All Snyder has done in his second go-around as coach of the Wildcats, is lead the Cats to a combined 21-5 record the past two seasons and their second Big 12 championship in football this past season.
Bob Stoops of Oklahoma who also once coached under Snyder at Kansas State, was eighth in Mandel’s top 10 coaches’ ranking. It’s probably not surprising that Stoops is on the list. After all, in his 15 seasons at OU, Stoops has won eight conference championships and led his team to four BCS Championship games and a national title (in 2000). Stoops’ Sooner teams have compiled an overall record of 149-34, and he should pass legendary OU coach Barry Switzer this coming season as the winningest coach in program history.
Where Stoops has fallen down a few notches, Mandel says, is that his teams haven’t been quite as strong as past Stoops-coached OU teams since the Sooners’ appearance in the 2008 BCS Championship game against Florida.
Baylor’s Art Briles is the final Big 12 coach to make the top 10 list. The Bears did not have a winning record in their first 14 seasons in the Big 12. Since Briles took over the head-coaching reins in Waco three seasons ago, however. Baylor has gone a combined 25-14 and made three straight postseason bowl appearances. Two seasons ago, Baylor quarterback Robert Griffin III won the Heisman Trophy as college football’s most outstanding player.
Seven of the top 10 coaches, according to Mandel’s 2013 ranking of the best college coaches, were from either the Big 12 or Southeastern Conference. Three SEC coaches made the list. In addition to Saban, Les Miles of LSU (Miles was formerly at Oklahoma State) was sixth, and Kevin Sumlin (at one time an assistant at Oklahoma), who just finished his first year at Texas A&M, was No. 7 on the list.
Bobby Petrino, who was fired from his head post at Arkansas a little over a year ago for lying about his affair relationship with an athletic department employee and is in his first season at Western Kentucky, rounded out the top 10.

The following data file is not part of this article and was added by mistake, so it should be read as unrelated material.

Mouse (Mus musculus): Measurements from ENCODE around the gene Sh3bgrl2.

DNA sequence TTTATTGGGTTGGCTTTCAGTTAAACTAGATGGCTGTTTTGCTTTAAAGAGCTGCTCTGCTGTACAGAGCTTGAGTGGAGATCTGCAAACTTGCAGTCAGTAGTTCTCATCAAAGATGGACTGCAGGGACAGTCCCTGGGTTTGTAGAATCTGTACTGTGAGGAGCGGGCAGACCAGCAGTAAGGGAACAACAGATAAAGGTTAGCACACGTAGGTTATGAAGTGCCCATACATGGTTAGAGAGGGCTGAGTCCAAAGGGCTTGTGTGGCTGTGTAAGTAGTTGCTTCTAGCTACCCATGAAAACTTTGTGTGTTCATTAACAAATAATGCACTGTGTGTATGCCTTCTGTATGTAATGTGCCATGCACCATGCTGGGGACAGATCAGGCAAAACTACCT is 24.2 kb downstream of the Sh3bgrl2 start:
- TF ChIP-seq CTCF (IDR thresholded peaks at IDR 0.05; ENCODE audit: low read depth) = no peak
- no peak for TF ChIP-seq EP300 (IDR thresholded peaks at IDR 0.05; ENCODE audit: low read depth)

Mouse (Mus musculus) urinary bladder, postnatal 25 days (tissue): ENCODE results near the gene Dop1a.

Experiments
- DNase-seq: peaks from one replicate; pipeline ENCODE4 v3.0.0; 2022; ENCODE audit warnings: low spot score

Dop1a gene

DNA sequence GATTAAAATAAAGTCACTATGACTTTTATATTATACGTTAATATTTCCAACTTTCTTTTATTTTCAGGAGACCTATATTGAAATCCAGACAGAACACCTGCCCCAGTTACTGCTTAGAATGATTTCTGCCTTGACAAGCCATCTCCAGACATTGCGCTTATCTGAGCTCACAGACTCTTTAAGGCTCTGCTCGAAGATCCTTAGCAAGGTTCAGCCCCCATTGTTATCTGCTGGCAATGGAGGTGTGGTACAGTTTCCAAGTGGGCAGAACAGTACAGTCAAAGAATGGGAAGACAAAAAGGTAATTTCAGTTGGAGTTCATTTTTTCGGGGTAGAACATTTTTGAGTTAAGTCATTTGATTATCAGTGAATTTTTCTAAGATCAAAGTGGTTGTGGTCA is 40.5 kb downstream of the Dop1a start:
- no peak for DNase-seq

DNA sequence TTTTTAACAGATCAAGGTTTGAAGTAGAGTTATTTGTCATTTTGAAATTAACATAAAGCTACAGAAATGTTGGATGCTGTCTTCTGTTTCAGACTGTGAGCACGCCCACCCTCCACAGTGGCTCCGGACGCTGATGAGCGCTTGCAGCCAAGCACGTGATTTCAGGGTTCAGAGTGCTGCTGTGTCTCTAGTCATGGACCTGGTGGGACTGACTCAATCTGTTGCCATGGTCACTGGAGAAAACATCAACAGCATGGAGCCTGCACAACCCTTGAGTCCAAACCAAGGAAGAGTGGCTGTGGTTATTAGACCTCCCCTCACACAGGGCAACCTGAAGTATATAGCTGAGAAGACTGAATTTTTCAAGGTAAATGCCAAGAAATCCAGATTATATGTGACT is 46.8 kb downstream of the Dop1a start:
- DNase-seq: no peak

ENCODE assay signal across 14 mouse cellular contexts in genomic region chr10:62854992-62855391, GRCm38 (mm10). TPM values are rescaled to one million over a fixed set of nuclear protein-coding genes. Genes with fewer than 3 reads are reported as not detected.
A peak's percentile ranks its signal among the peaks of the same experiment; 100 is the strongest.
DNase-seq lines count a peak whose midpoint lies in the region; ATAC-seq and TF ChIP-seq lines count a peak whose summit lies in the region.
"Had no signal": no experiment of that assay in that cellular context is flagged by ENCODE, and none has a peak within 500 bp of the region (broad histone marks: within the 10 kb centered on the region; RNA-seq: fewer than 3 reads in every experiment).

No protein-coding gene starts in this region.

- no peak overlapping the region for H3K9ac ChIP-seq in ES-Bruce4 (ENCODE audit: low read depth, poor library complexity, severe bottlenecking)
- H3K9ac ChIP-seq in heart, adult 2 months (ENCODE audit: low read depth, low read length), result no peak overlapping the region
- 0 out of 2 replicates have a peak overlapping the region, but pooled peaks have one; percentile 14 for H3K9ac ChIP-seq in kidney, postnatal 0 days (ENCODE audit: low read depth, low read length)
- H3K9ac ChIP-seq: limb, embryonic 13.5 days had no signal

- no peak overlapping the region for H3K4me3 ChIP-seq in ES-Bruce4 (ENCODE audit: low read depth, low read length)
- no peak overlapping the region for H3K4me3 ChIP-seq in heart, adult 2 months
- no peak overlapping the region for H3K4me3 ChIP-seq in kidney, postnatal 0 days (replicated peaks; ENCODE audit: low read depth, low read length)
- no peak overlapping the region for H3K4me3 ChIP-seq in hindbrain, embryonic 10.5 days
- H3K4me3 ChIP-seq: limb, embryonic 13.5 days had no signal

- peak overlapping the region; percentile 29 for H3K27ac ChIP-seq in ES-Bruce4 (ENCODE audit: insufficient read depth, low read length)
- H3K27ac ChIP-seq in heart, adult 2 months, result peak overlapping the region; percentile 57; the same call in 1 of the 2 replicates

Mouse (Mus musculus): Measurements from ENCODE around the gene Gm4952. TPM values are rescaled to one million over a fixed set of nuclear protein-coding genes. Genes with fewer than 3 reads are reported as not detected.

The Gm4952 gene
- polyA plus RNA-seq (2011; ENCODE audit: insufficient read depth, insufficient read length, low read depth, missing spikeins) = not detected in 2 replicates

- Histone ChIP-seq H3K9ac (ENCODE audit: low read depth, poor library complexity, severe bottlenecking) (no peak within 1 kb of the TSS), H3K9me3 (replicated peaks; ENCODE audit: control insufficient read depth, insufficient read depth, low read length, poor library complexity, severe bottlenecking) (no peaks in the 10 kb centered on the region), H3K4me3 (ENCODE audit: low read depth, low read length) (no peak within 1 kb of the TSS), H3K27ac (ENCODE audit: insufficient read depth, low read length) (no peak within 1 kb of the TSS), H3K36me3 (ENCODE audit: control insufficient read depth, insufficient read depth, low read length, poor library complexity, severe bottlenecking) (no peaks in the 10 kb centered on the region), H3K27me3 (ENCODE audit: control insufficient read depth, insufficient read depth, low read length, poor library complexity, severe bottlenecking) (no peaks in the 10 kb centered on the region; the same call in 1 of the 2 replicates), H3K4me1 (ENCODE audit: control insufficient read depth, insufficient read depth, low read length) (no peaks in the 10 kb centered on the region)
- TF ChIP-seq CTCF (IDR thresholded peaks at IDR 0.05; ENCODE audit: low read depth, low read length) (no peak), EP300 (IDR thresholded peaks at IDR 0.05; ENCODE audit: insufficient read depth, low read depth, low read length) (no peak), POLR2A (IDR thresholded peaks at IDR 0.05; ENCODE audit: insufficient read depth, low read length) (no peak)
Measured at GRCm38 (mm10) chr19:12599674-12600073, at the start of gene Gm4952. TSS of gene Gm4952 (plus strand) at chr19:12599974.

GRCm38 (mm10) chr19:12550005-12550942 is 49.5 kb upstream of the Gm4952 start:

That’s the good news as far as the Big 12 is concerned. Mandel’s listing of the best and the worst among today’s college coaches also contained some not-so-good news for the Big 12. Among the five college coaches identified by Mandel as the worst in college football was Kansas head coach Charlie Weis. In four seasons as a college head coach (three at Notre Dame and one at Kansas), the former NFL offensive coordinator, who has three Super Bowl rings to his credit, has a combined won-lost record of 17-32.
A couple of other prominent names on the “worst coaches” list were Iowa’s Kirk Ferentz and former Tennessee head coach Lane Kiffin, who is now patroling the sidelines at USC following Pete Carroll’s departure after the 2009 season. Despite Ferentz’s $3.6 million-per-year salary, his teams have won only six more games than they have lost (47-41) over the past eight seasons, Mandel reports.
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Tags: 10 Best-Worst College Football Coaches Art Briles Baylor Bears Bill Snyder Bob Stoops Charlie Weis Featured Gary Patterson Kansas Jayhawks Kansas State Wildcats Oklahoma Sooners TCU Horned Frogs